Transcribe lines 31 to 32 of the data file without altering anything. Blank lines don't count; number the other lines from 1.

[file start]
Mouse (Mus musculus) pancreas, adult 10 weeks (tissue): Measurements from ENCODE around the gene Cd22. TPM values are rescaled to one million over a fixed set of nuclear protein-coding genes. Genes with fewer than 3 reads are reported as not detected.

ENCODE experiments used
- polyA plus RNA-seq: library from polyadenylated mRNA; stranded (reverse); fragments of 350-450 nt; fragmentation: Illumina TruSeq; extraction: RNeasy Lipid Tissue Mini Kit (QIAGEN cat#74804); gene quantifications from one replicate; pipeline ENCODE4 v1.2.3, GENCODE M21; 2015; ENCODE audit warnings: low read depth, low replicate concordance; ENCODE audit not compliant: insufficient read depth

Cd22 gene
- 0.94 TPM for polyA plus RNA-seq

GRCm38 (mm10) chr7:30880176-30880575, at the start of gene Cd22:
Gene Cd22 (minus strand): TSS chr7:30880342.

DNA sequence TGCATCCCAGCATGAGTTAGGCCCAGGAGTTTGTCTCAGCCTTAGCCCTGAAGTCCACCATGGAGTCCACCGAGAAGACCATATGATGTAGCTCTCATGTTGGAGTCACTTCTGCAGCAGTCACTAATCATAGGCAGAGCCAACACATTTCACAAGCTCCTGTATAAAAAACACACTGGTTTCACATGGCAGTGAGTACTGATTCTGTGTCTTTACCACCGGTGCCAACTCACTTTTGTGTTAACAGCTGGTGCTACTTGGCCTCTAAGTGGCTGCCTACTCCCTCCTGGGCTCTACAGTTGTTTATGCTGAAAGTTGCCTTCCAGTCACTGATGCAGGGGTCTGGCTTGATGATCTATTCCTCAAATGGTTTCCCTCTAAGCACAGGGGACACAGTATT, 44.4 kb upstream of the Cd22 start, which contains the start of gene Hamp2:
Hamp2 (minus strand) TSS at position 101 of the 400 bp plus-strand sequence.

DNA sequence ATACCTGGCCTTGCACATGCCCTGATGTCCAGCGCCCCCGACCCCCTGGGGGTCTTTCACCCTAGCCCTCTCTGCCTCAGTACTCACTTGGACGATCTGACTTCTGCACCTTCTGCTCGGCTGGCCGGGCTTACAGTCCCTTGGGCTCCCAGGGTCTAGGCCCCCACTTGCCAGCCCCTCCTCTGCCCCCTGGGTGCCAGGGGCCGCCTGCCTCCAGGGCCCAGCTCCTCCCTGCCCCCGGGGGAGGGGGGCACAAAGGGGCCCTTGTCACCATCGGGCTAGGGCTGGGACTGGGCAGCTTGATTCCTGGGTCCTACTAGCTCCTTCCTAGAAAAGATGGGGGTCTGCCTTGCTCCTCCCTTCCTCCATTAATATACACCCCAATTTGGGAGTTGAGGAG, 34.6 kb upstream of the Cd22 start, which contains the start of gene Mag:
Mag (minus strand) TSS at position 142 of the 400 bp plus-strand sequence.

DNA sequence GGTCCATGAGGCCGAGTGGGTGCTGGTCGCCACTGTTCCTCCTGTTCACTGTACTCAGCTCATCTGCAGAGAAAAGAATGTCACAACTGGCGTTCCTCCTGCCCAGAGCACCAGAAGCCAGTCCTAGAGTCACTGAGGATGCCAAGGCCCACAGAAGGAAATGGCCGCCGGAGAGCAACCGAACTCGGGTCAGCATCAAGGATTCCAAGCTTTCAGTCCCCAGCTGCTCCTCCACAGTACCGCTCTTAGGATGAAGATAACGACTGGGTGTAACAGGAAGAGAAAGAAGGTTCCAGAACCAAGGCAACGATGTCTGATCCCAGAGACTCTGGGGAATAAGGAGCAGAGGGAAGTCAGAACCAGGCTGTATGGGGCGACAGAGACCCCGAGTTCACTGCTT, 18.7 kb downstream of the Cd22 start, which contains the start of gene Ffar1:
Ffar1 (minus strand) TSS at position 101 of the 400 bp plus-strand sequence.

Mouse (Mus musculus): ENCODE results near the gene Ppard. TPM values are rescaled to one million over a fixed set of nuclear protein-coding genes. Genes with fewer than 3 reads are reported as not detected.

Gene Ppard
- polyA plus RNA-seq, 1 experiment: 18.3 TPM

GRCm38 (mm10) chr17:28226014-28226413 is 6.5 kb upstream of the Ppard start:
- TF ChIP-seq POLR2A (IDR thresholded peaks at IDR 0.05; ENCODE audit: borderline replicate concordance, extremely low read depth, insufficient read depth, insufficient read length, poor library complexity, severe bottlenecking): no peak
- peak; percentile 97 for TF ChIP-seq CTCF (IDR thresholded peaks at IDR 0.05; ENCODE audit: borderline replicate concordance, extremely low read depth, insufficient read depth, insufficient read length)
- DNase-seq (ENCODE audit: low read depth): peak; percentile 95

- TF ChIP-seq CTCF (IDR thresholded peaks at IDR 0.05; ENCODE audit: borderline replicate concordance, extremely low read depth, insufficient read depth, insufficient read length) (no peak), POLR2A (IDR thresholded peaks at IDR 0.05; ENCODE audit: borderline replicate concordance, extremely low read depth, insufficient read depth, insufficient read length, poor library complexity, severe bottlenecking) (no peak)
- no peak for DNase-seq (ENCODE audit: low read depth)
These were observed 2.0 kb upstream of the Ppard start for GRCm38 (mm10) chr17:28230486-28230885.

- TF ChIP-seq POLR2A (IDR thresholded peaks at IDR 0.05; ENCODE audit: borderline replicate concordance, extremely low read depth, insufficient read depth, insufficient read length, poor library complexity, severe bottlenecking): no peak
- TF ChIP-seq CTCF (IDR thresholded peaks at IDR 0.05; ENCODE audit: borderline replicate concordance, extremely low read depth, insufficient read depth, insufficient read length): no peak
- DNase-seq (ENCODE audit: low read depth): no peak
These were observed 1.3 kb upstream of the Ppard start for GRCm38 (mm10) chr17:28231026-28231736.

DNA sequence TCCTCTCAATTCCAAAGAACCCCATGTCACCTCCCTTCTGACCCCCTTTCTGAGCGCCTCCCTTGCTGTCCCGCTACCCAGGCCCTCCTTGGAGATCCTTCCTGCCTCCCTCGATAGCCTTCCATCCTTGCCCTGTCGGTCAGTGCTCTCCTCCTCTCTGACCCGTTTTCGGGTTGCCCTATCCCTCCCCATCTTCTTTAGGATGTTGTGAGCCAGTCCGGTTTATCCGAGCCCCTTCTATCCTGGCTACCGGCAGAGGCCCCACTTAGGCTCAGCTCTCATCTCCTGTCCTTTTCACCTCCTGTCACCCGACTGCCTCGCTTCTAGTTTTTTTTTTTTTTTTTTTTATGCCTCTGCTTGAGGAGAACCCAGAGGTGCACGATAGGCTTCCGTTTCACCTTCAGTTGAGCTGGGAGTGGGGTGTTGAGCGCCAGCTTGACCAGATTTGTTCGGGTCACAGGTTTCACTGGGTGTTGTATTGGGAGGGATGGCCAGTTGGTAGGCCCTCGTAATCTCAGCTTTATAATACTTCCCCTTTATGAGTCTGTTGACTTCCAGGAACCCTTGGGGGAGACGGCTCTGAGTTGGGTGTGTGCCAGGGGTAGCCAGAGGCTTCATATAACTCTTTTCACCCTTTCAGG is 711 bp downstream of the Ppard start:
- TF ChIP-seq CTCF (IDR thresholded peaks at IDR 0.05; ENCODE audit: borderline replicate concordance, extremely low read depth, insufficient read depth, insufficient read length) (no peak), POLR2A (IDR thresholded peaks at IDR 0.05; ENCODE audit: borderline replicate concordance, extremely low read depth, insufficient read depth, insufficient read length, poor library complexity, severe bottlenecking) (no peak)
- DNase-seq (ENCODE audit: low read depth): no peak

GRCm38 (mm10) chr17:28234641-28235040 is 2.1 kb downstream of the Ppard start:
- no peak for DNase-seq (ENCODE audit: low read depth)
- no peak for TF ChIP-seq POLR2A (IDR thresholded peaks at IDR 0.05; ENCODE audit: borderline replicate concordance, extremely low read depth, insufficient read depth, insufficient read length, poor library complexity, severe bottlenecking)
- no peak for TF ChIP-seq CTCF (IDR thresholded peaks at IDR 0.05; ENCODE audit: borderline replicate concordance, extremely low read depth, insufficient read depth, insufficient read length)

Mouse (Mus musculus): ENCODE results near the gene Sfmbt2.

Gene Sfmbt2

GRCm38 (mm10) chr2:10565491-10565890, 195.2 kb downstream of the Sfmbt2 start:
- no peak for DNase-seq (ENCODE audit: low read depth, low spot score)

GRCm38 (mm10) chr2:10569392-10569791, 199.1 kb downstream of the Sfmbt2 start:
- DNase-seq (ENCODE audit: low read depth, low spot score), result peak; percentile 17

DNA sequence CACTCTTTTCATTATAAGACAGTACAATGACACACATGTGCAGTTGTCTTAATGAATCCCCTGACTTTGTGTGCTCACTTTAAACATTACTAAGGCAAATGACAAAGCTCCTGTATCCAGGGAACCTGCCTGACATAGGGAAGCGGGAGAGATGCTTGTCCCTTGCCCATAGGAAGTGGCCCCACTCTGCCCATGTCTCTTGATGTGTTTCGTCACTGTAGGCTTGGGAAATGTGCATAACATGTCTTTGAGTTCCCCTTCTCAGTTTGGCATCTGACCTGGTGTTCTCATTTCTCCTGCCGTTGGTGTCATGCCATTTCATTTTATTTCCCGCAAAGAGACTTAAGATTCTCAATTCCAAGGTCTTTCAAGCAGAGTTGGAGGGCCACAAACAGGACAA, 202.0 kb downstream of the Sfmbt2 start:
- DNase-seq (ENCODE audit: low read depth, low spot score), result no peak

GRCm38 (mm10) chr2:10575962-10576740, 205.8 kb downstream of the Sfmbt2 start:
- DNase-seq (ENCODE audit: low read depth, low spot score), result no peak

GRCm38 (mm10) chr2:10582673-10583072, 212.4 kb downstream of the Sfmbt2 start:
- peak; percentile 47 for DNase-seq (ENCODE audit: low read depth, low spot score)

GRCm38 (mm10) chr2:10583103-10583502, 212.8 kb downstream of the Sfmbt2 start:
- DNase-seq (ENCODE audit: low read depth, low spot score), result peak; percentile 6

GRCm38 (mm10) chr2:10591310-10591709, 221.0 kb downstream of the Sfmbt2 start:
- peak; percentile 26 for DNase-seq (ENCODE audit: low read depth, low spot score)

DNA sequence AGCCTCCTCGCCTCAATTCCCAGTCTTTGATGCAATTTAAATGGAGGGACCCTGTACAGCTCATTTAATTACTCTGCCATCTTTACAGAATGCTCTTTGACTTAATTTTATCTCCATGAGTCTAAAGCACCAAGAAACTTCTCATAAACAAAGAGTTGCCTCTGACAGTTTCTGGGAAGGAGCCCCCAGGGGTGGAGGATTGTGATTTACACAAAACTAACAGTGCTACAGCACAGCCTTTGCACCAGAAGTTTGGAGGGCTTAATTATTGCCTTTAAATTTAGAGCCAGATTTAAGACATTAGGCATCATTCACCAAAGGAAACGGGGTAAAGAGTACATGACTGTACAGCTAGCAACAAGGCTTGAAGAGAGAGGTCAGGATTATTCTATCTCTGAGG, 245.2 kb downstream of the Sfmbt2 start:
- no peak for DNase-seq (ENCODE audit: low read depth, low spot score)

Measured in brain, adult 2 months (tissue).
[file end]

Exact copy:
GRCm38 (mm10) chr17:28234641-28235040 is 2.1 kb downstream of the Ppard start:
- no peak for DNase-seq (ENCODE audit: low read depth)